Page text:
Hospice came regularly. For two weeks they told us her final breath was imminent. God holds the key to life and to death. Only He knows why her lingering was as long as it was. I trust Him in His timing but those were rough days.

The morning of October 23, 2014, I got up about 6:00 and decided to go and sit with her while I spent my devotional time with God. It was one of those mornings I wasn’t sure where to read, but I landed in Psalm 119. It’s a long chapter! 175 verses!

I did something I’d never done before. I read it out loud. I sat awhile and read, I walked awhile and read, I prayed some of these verses over all of our loved ones. Even though her eyes were closed, I knew she heard me and was delighting in the Word of God as I.

The entirety of this Psalm is devoted to the praise and honoring of God’s Word. The room where Mother took her last breath became a sacred sanctuary. The aroma of Jesus filled that place because His presence and His word were with us. His Word gives comfort, gives strength, gives joy, gives hope, gives guidance, gives refreshment, gives wisdom.

Mother took her last breath as I finished reading this Psalm. It was a sacred place.

Every time we worship God in quiet stillness, in reading and meditating upon His Word, and in prayer the place is sacred. There is a blessed communion among Father and child. This Psalm is the place where my eyes will focus on all the October 23rds that are given me by my gracious loving heavenly father who knows my days, and knows your days, too.

Even though there is another sorrow in my life, which is deep and fresh with raw emotion – the loss of my sister – this Psalm tells me: “God’s unfailing love is my comfort. When I’m laid low in the dust, my life can be renewed.” We are told, “Your compassion is great, O Lord; renew my life according to your law”.

What can we all be sure of in our darkest moments? We can be sure that He sees, He knows, He cares, He soothes. And the way to receive these blessings and more is having a heart that hungers enough and loves Him enough to spend time, not only reading His Word, but immersed and consumed by His Word.

Melancholic Joy

 

 

This week marks the four month anniversary of the death of my sister, Kimberly. It’s hard to believe that it’s already a third of a year. I seemed to experience more melancholy last week than this week. It’s probably because I was remembering the days that led up to her death. On the anniversary day of this week I woke up feeling great serenity, until I went to Yoga.

Tuesday during my Yoga class I discovered something new in my life: a melancholic joy. That’s kind of an odd place to discover this, and yet as I think about it, it’s not odd at all.

I tried Yoga a few years ago and wasn’t too crazy about it. Some of the poses were strange and I couldn’t achieve many of the positions to which our instructor guided us. I saw nothing relaxing in it at all, so decided it wasn’t for me. The time of the class didn’t work very well in my schedule either, so that too affected my decision not to go back. It’s funny though, how we change and how God uses all kinds of ways to take care of us in areas where we are unaware.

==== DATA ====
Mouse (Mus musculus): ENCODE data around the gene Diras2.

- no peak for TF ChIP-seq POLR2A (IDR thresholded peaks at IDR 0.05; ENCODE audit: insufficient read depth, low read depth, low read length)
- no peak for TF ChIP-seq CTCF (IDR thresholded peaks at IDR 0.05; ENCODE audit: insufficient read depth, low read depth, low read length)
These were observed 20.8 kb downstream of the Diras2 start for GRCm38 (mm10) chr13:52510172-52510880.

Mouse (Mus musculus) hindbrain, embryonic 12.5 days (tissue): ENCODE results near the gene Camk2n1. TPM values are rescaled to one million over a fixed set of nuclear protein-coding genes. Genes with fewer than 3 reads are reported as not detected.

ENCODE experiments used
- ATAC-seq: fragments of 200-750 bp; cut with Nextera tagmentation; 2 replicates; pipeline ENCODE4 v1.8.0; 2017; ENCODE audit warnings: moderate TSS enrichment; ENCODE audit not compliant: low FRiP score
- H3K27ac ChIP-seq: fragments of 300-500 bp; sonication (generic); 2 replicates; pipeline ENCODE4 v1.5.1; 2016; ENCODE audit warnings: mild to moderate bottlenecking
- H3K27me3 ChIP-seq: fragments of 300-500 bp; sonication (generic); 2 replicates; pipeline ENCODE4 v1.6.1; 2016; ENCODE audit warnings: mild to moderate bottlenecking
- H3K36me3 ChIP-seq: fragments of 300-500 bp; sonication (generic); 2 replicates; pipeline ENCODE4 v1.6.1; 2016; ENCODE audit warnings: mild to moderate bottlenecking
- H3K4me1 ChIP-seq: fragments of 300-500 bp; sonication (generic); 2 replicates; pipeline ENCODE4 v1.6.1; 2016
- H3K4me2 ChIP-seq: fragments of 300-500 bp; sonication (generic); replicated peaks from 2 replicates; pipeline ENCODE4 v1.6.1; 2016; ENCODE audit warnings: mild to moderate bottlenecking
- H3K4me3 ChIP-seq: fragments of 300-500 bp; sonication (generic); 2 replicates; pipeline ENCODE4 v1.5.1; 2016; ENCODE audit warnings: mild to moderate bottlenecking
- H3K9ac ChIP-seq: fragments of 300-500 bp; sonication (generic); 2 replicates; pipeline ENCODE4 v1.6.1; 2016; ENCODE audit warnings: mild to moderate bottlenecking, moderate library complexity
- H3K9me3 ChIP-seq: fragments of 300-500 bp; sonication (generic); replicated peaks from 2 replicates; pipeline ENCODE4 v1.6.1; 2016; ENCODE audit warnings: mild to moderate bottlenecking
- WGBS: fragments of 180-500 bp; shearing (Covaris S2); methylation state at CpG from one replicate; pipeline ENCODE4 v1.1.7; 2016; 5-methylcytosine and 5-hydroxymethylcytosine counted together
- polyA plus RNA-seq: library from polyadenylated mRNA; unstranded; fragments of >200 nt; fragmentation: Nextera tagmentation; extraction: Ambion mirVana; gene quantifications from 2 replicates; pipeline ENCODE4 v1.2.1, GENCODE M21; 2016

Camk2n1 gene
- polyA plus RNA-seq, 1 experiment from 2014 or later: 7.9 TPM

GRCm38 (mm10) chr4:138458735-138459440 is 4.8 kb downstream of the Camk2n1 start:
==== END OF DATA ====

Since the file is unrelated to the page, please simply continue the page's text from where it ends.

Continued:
My renewed interest in Yoga came because a friend in another city began attending a Restorative Yoga class. I became intrigued and quite curious again about Yoga when she told me of the many benefits she is receiving. By the time each class ends she knows her body has let go of an incredible amount of tension which can build up so quickly in just a week’s time. When a new Yoga class opened up at our church’s family ministry center, at an optimal hour for me, I knew it was time to try this type of workout again. I was open to anything that could take me to deeper places of serenity.

The types of stretching, interesting poses, and focus upon deep breathing all are important components of the de-stressing processes of Yoga, but for me, the best thing about this class is the relaxing and spiritual environment that presents itself each week. Of course, I know this wouldn’t be possible without the incredible instructor God beautifully placed to lead this class. It’s evident that the Spirit of God is leading through her. When we’re in the pose with our hands together she often says, “Lift your hands in prayer to God.” This place becomes a worship workout with directions like that. The music she chooses to play during our class connects me to the heart of God. That’s where it dawned on me that there is a place of rest and serenity that is a melancholic joy.

It’s good the lights were low on Tuesday because my face got all scrunched up, my eyes became teary, and my nose sniffled with the closing music. The instrumental music that closed out our workout was Amazing Grace and Be Still My Soul. Later that afternoon while doing some things around the house, I tuned into my favorite Pandora station: Lullabye Radio. Two instrumental songs played: Amazing Grace and Be Still My Soul. I sobbed. I knew it wasn’t accidental that I was hearing those two songs again.